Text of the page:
half our dirt, dishonesty, darkness, turmoil, and city crime, might have been saved us even now; for physical and mental disorganization go together, as surely as the wicked lurk in the privy corners of the street.
The second thought is, that if the fire were a judgment, it was utterly futile, since it did not touch the corrupt part. What should we say if a surgeon, who, wishing to stop a mortification, cut off the sound leg and let the rotten one remain ? This is a just analogy, between the worker of an inefficient judgment and an inefficient surgeon, since both operations are intended for the healing of the man of the people. What Divine judgment is we really do know : it smites Herod on his throne; it says to David, “Thou art the man;" it sends swarms of lice and frogs even into kings' palaces ; it turns all the water in the land to blood; it strikes at every man's door, and slays his first-born. It is awful, sudden, efficient. It slays the receivers of gold and the liars even as the finger points, and they die dreadfully; it dogs a whole family, cuts them off by blood, and removes them from the throne; but it does not strike the innocent, and let the guilty free.
By a by no means singular perversion most people professedly religious are great believers in and dealers out of judgments. They have their texts to prove that they are right, and they are often very angry with their opponents, and call them hard names, if they do not believe in them. The very best of men who have opposed these narrow-minded people have been called Atheists and irreligious because of their opposition. How many hard names have been thrown at Bayle, at Newton, at Coleridge, at Erasmus, at Luther himself, just because they were more wide-minded than the people around them. The very best and wisest of the ancient philosophers, Socrates, was called a despiser and a reviler of the gods because he doubted the popular idea of them ; and the very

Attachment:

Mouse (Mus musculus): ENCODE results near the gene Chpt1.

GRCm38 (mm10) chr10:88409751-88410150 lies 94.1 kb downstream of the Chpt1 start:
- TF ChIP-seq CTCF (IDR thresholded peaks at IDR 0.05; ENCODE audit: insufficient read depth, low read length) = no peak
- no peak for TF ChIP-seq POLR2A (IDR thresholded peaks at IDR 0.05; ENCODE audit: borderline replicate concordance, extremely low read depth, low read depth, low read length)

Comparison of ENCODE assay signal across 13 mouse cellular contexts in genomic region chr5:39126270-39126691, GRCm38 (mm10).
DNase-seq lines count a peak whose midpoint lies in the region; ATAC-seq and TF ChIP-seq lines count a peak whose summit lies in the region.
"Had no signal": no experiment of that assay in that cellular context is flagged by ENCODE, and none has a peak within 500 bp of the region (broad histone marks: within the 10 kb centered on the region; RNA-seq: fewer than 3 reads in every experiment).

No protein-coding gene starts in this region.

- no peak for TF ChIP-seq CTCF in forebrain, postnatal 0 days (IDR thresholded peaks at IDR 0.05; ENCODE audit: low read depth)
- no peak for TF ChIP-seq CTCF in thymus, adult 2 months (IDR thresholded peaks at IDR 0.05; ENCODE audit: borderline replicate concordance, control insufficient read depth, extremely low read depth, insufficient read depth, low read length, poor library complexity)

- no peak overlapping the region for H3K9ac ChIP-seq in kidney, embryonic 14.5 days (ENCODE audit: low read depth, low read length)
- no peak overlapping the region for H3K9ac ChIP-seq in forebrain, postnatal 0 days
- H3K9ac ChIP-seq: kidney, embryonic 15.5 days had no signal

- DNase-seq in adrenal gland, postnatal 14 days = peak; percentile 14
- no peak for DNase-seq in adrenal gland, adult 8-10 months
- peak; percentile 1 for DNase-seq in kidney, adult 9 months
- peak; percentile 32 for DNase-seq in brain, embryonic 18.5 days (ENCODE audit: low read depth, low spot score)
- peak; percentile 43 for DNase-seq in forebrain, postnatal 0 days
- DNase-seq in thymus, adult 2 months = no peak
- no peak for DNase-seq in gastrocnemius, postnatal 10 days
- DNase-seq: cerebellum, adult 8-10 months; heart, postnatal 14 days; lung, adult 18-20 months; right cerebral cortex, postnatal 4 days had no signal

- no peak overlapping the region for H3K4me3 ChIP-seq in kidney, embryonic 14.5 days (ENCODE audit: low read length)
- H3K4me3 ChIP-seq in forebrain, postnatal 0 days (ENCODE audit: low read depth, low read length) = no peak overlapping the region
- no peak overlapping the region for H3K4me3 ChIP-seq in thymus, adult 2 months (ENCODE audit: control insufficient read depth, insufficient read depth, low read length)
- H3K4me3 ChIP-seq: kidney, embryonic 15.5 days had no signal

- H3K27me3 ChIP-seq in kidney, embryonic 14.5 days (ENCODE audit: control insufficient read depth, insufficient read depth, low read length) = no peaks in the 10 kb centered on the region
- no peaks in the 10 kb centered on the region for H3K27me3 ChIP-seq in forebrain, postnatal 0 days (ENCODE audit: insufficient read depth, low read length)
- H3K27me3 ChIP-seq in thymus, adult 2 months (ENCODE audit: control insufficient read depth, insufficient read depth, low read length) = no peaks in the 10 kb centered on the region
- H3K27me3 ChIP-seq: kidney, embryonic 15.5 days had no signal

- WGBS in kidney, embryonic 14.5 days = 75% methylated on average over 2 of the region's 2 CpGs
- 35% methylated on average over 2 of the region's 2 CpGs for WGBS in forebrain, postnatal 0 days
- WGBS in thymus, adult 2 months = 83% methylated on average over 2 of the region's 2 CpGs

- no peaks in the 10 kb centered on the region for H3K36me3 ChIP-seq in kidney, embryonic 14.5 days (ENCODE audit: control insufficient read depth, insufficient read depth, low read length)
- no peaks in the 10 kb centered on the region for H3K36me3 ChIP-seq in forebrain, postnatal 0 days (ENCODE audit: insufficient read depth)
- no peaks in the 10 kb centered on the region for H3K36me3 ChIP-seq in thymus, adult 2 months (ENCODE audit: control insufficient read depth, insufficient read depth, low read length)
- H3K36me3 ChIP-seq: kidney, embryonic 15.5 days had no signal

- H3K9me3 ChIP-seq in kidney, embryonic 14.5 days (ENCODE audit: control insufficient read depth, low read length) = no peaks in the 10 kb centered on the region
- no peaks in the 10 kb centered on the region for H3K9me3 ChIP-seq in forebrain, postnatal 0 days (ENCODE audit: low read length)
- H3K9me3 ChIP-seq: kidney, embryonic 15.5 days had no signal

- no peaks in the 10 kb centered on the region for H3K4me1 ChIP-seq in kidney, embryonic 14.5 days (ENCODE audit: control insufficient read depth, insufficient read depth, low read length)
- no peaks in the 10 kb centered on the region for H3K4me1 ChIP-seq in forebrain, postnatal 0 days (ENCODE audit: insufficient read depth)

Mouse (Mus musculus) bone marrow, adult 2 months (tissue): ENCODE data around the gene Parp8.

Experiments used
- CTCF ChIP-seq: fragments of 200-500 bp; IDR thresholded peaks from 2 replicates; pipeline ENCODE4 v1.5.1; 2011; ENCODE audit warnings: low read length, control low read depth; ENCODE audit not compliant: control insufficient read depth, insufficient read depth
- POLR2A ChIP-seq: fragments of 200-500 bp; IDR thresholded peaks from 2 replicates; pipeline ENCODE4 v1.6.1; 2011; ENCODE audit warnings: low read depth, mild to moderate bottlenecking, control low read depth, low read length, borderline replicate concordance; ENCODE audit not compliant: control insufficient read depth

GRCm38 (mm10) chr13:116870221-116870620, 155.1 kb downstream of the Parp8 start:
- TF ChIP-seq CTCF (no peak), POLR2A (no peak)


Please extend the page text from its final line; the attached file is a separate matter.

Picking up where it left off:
for any one of our readers to get into hot water in a village is to refuse to concur in the common theology of the leading dissenting minister or the parson.
Now it is undoubtedly a comfortable and a very good thing to trust thoroughly in God. Cowper never wrote truer lines than when he penned these :
Happy the man who sees a God employed
And a finer poet than he, William Wordsworth, has told us, after a life spent in revolving the weighty question, that there is only one adequate support for all the calamities of mortal life—one only
an assured belief
But, whilst urging this to the utmost extent, we must deny the right of persons, ignorant or learned, to point out with their finger and say, “This is God's judgment, and that is His punishment.” The O'Donoghue some time ago in Parliament assured us that the “finger of God” was visible in the removal of Cavour. Undoubtedly in one sense, but not in